Interest rates for a 30-year fixed-rate mortgage took another dip this week, setting a new low for 2017, Freddie Mac reported in its weekly mortgage market survey.
“The 30-year mortgage rate fell 2 basis points to 3.88 percent this week,” says Sean Becketti, Freddie Mac’s chief economist. “However, the majority of our survey was conducted prior to Tuesday’s sell off in the bond market, which drove Treasury yields higher. Mortgage rates may increase in next week’s survey if Treasury yields continue to rise.”
Freddie Mac reports the following national averages with mortgage rates for the week ending June 29:
- 30-year fixed-rate mortgages: averaged 3.88 percent, with an average 0.5 point, dropping from last week’s 3.90 percent average. Last year at this time, 30-year rates averaged 3.48 percent.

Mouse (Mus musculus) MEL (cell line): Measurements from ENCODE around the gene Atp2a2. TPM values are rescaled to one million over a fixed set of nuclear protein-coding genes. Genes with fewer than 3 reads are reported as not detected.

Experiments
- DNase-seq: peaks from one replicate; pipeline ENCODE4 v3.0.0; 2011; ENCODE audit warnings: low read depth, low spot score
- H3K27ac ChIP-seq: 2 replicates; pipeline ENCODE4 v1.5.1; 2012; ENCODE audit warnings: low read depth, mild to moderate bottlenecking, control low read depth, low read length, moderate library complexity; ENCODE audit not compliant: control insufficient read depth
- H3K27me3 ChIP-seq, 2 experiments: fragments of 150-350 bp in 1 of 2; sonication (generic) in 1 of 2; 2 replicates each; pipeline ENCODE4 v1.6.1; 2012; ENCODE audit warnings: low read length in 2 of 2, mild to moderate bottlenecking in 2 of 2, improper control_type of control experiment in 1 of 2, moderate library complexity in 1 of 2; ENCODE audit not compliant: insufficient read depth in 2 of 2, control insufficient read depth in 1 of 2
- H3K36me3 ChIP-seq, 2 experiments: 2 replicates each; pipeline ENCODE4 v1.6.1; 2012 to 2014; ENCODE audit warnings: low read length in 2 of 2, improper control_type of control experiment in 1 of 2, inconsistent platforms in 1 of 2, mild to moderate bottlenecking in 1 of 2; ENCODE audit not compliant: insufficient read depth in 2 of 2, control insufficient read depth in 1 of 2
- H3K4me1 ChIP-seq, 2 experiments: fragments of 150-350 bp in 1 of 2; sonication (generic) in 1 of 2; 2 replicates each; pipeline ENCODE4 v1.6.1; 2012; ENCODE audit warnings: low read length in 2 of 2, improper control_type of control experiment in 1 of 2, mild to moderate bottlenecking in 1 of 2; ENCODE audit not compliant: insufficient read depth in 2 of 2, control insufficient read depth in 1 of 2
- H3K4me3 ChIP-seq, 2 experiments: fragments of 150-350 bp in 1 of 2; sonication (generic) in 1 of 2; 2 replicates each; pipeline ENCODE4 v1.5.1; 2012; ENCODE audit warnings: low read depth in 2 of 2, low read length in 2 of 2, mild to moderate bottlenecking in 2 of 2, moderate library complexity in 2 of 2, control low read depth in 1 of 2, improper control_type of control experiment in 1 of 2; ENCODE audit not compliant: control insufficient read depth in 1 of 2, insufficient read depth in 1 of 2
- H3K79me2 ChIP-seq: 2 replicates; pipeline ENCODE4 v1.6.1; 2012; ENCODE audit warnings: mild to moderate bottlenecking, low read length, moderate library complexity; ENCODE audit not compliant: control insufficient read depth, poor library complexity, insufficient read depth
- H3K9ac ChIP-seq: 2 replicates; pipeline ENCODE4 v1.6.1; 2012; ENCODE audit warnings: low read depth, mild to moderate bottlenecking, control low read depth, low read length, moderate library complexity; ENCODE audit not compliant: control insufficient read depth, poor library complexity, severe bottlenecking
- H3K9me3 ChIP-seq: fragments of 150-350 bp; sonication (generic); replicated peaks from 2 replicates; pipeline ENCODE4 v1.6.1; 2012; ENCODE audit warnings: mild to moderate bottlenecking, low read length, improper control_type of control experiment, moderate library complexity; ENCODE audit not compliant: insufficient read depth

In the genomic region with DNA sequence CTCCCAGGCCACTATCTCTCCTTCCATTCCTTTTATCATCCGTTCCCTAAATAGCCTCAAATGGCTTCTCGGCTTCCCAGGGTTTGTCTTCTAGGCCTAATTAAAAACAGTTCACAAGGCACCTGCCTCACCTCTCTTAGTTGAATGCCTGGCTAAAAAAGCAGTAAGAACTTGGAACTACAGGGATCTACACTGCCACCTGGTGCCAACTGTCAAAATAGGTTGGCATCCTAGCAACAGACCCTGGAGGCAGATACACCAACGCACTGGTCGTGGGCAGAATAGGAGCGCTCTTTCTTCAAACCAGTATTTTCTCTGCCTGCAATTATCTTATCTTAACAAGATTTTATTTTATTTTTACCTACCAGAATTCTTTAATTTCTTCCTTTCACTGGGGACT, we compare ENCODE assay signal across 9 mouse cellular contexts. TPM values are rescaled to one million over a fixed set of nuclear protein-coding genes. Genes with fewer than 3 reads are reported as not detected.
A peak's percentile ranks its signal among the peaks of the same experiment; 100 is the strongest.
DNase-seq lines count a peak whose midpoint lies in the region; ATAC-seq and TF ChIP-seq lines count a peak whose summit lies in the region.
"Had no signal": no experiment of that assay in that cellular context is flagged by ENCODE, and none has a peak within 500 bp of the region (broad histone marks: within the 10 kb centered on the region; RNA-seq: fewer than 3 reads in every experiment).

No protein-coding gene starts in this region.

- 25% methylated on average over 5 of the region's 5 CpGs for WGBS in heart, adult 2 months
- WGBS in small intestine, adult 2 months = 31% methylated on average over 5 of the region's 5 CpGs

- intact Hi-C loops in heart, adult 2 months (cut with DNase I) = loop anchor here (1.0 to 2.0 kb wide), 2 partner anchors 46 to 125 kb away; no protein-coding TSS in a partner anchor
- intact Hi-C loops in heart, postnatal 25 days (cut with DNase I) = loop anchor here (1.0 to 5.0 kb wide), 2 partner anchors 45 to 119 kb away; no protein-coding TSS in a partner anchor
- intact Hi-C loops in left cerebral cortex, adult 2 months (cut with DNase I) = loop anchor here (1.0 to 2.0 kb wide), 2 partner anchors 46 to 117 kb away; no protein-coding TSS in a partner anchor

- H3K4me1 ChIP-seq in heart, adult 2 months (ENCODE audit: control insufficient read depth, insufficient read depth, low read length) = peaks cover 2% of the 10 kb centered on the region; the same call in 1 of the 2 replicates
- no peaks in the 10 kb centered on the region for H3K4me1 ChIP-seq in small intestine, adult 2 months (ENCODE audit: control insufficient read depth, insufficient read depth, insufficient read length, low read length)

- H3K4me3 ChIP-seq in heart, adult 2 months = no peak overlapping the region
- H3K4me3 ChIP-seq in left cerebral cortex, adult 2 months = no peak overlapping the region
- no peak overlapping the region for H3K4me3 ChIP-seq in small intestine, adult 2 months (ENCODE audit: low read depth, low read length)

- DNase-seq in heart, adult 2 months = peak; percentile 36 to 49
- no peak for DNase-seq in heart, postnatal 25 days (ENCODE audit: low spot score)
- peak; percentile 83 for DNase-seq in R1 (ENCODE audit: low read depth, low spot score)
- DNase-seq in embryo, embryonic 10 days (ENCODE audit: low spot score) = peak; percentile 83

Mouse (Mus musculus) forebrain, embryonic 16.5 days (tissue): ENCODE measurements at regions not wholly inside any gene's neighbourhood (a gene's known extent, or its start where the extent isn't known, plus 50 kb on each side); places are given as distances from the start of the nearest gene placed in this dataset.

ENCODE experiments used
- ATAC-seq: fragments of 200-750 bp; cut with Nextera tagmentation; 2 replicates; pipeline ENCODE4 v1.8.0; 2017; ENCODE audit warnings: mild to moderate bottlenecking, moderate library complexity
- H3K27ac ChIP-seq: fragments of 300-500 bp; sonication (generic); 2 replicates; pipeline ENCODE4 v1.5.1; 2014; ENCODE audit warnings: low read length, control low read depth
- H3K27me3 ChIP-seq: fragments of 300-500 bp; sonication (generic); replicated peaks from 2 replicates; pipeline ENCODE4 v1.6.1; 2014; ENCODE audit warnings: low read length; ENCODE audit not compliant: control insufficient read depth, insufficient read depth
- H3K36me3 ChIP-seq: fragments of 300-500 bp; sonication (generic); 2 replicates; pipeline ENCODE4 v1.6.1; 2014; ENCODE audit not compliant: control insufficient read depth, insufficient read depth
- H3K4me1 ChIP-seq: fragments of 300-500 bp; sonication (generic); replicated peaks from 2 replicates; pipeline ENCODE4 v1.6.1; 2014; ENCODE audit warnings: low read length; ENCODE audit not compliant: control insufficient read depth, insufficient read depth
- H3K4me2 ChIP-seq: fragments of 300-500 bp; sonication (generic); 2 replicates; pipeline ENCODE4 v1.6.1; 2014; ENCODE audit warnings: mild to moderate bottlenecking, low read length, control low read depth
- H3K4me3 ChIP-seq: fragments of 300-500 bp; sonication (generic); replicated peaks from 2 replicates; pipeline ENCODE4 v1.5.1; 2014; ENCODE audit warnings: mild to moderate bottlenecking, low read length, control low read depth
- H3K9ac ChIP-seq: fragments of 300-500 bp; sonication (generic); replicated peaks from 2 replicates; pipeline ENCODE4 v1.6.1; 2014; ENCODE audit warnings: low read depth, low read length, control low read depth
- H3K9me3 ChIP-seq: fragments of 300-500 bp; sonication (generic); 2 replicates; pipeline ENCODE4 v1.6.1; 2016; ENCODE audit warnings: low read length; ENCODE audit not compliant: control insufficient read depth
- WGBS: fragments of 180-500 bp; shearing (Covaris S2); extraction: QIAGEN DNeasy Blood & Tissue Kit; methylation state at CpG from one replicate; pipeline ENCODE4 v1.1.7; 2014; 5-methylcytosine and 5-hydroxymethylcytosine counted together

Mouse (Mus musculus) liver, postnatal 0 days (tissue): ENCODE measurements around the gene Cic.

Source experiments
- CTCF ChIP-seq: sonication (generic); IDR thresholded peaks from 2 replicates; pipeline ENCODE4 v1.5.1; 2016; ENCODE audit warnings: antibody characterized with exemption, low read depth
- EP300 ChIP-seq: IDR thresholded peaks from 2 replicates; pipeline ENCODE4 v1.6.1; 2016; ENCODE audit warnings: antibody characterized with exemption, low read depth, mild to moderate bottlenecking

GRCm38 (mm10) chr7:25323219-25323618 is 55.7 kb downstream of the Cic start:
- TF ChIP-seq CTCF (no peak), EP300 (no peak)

- 15-year fixed-rate mortgages: averaged 3.17 percent, with an average 0.5 point, holding the same as last week. A year ago, 15-year rates averaged 2.78 percent.
- 5-year hybrid adjustable-rate mortgages: averaged 3.17 percent, with an average 0.5 point, rising from last week’s 3.14 percent average. Last year at this time, 5-year ARMs averaged 2.70 percent.
Source: Freddie Mac